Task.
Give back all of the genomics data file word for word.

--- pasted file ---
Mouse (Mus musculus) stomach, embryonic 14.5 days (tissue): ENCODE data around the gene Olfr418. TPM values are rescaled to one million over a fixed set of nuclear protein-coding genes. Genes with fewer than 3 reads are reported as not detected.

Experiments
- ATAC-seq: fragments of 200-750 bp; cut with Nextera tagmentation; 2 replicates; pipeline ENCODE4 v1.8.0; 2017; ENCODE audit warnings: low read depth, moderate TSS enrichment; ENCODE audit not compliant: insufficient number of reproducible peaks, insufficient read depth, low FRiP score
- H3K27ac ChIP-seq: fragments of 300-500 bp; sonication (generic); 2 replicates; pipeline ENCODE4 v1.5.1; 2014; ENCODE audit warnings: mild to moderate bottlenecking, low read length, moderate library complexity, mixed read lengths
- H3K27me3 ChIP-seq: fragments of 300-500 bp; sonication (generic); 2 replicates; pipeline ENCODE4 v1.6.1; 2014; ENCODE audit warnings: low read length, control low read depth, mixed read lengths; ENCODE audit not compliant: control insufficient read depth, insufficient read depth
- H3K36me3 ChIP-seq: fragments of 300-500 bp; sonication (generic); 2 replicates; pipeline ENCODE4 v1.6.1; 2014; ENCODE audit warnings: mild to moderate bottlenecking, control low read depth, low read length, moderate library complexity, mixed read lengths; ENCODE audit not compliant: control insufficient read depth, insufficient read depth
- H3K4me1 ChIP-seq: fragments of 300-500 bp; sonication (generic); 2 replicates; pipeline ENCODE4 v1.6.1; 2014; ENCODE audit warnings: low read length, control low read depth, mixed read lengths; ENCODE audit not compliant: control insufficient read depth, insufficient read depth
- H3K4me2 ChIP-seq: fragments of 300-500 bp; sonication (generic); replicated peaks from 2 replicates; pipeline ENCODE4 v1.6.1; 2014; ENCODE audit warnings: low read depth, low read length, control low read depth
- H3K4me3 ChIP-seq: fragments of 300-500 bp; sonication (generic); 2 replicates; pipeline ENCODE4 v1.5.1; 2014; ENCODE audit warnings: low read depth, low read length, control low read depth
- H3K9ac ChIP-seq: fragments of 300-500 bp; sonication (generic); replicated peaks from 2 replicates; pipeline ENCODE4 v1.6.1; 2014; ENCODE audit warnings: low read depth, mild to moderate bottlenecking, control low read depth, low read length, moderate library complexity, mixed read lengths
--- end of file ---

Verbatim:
Mouse (Mus musculus) stomach, embryonic 14.5 days (tissue): ENCODE data around the gene Olfr418. TPM values are rescaled to one million over a fixed set of nuclear protein-coding genes. Genes with fewer than 3 reads are reported as not detected.

Experiments
- ATAC-seq: fragments of 200-750 bp; cut with Nextera tagmentation; 2 replicates; pipeline ENCODE4 v1.8.0; 2017; ENCODE audit warnings: low read depth, moderate TSS enrichment; ENCODE audit not compliant: insufficient number of reproducible peaks, insufficient read depth, low FRiP score
- H3K27ac ChIP-seq: fragments of 300-500 bp; sonication (generic); 2 replicates; pipeline ENCODE4 v1.5.1; 2014; ENCODE audit warnings: mild to moderate bottlenecking, low read length, moderate library complexity, mixed read lengths
- H3K27me3 ChIP-seq: fragments of 300-500 bp; sonication (generic); 2 replicates; pipeline ENCODE4 v1.6.1; 2014; ENCODE audit warnings: low read length, control low read depth, mixed read lengths; ENCODE audit not compliant: control insufficient read depth, insufficient read depth
- H3K36me3 ChIP-seq: fragments of 300-500 bp; sonication (generic); 2 replicates; pipeline ENCODE4 v1.6.1; 2014; ENCODE audit warnings: mild to moderate bottlenecking, control low read depth, low read length, moderate library complexity, mixed read lengths; ENCODE audit not compliant: control insufficient read depth, insufficient read depth
- H3K4me1 ChIP-seq: fragments of 300-500 bp; sonication (generic); 2 replicates; pipeline ENCODE4 v1.6.1; 2014; ENCODE audit warnings: low read length, control low read depth, mixed read lengths; ENCODE audit not compliant: control insufficient read depth, insufficient read depth
- H3K4me2 ChIP-seq: fragments of 300-500 bp; sonication (generic); replicated peaks from 2 replicates; pipeline ENCODE4 v1.6.1; 2014; ENCODE audit warnings: low read depth, low read length, control low read depth
- H3K4me3 ChIP-seq: fragments of 300-500 bp; sonication (generic); 2 replicates; pipeline ENCODE4 v1.5.1; 2014; ENCODE audit warnings: low read depth, low read length, control low read depth
- H3K9ac ChIP-seq: fragments of 300-500 bp; sonication (generic); replicated peaks from 2 replicates; pipeline ENCODE4 v1.6.1; 2014; ENCODE audit warnings: low read depth, mild to moderate bottlenecking, control low read depth, low read length, moderate library complexity, mixed read lengths